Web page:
Complaints against banks and insurers on the rise

Complaints against banks and insurers on the rise

Singapore - The number of consumers who have grievances against financial institutions (FIs) in Singapore has grown, says data from the Financial Industry Disputes Resolution Centre Ltd (Fidrec).

Between July 2015 and June 2016, the centre handled 1,162 complaints, up 29 per cent year on year.

These complaints were directed at banks, finance companies, life and general insurers, capital markets services licensees, financial advisers and insurance brokers.

Leading the pack with the most number of complaints handled by Fidrec are banks and finance companies (38 per cent), followed by life insurers (37 per cent) and general insurers (19 per cent). Capital markets services licensees, financial advisers and insurance brokers made up the remaining.

Banks and finance companies had the greatest rise in number of complaints, up 48 per cent year-on-year to 442.

This was followed by life insurers, whose number of complaints went up 31 per cent to 434, while that of general insurers grew 7 per cent to 218.

Compared to the year-ago period, the number of complaints against capital markets services licensees remained flat, while those against financial advisers and insurance brokers slid 5 per cent.

Of the total complaints Fidrec handled in FY2015/16, more than half were related to the FIs' practice and policies, 38 per cent were to do with market conduct, followed by service standards and others.

Consumers were most unhappy with banks and finance companies, life insurers, financial advisers and insurance brokers for providing inappropriate advice, misrepresentation or issues related to disclosure.

Ng Wee Jin, chief executive of Fidrec said such complaints related to the appropriateness or lack of any advice given by the sales representative; the accuracy or lack of any explanation provided by the sales representative; the non-disclosure or inadequate disclosure of any fees, charges and product features.

"Market conduct-related complaints are more complex. In such cases, the evidence of whether there has been any wrongdoing may not be so clear from the onset. It is therefore not surprising that Fidrec, in general, sees a larger percentage of such cases," he added.

Having said that, Mr Ng noted that the statistics only cover cases where consumers have not been able to resolve the issues with FIs, and require mediation and adjudication services.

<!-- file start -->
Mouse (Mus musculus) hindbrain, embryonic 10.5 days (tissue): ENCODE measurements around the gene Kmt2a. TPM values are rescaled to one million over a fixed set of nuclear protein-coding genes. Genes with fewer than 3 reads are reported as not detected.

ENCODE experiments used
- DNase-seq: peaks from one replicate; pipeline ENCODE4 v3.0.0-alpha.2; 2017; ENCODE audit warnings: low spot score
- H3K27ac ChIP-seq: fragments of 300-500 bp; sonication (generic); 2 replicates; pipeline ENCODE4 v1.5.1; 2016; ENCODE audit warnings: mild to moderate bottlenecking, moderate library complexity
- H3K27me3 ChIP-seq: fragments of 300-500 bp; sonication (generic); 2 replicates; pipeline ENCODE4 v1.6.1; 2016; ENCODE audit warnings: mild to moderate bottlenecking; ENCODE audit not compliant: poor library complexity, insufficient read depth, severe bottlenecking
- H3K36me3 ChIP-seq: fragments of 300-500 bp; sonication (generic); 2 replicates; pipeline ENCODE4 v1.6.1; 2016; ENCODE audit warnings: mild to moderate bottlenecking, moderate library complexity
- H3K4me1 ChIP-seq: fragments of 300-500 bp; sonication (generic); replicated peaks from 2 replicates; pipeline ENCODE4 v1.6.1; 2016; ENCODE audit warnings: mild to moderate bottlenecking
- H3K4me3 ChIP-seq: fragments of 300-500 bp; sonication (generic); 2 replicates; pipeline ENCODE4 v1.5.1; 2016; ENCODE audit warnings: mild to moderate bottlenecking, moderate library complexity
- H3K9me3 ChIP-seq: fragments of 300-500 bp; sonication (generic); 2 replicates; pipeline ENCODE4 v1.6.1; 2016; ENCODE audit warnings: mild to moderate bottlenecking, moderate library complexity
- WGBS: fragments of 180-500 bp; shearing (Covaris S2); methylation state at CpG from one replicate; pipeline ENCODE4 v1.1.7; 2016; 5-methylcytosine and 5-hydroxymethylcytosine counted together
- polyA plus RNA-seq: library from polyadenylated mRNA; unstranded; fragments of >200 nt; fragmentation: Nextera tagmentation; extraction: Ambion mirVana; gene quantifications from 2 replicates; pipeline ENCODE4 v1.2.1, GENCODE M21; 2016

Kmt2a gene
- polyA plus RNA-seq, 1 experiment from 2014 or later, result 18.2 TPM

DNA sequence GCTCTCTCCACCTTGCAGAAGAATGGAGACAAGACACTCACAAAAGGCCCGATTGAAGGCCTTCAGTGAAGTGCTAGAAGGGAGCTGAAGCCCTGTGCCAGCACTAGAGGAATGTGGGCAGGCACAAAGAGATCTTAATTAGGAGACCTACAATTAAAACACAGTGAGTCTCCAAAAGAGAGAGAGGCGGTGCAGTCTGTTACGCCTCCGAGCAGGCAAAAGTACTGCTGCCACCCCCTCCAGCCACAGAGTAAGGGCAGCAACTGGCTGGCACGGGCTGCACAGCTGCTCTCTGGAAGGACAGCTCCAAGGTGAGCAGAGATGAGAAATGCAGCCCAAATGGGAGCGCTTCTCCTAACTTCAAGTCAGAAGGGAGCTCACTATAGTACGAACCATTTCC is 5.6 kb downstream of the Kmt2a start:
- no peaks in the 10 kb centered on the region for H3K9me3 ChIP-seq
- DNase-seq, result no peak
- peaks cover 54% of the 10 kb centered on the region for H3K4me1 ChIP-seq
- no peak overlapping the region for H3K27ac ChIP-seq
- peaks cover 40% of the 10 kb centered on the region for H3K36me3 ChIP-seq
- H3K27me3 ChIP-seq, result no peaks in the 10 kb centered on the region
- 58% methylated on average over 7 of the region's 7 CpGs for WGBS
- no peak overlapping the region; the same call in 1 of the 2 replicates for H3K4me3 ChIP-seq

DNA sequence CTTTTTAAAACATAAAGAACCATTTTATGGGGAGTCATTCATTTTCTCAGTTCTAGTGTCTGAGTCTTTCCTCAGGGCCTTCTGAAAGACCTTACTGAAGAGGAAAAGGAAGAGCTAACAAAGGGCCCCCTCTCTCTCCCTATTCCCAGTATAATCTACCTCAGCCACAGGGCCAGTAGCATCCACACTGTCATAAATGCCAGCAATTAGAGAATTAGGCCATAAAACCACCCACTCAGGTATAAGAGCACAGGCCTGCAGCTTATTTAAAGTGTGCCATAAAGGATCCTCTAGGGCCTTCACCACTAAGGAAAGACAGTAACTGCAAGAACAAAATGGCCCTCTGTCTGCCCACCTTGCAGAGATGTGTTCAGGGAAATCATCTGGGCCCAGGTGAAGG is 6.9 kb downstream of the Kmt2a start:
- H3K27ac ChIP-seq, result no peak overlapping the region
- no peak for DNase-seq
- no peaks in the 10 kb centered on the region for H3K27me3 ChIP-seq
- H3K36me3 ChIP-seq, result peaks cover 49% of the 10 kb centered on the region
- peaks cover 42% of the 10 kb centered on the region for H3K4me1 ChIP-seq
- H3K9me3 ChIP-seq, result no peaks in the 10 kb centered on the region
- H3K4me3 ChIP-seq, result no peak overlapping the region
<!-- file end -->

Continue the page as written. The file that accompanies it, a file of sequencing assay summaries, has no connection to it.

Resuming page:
For general insurers, consumers were most agrieved over disputes on liability, while it is the delay or failure in processes for capital markets services licensees.

Over the one-year period, Fidrec received 1,161 cases and handled 2,757 inquiries. This was 28 per cent and 19 per cent more than the previous year, respectively.

Even as the case load rose to 1,021, Fidrec was more efficient in resolving them.

Of these, 48 per cent was resolved within three months; 98 per cent resolved within six months; and 100 per cent of the complaints resolved within nine months.

Out of the 1,021 complaints that were resolved, 713 were achieved through mediation, while 308 proceeded to adjudication. Awards were made in 53 out of the 308 adjudicated cases. There were 480 pending cases as at end-June 2016.

On this, Mr Ng said the actual time taken to resolve a dispute depends on many factors, including the extent or complexity of the dispute; time taken to retrieve relevant documents; and availability of parties to attend mediation or adjudication hearings.

Separately, the financial mediator's financials have swung back to the red in FY2016, recording a net loss of S$121,044 from net profit of S$540,268 a year ago.

Revenue for the year edged up three per cent to S$3.3 million but this was offset by higher expenses.

Total expenditures came to S$3.5 million, a jump of 20 per cent year on year. In particular, office rental rose 54 per cent to almost S$744,000.

Fidrec also incurred an expense on the restoration of office premises of more than S$100,000.

The centre's head of finance, Liu Li Li said the net loss was mainly incurred by a one-time relocation cost when Fidrec moved to its new office at City House.

This article was first published on November 29, 2016.
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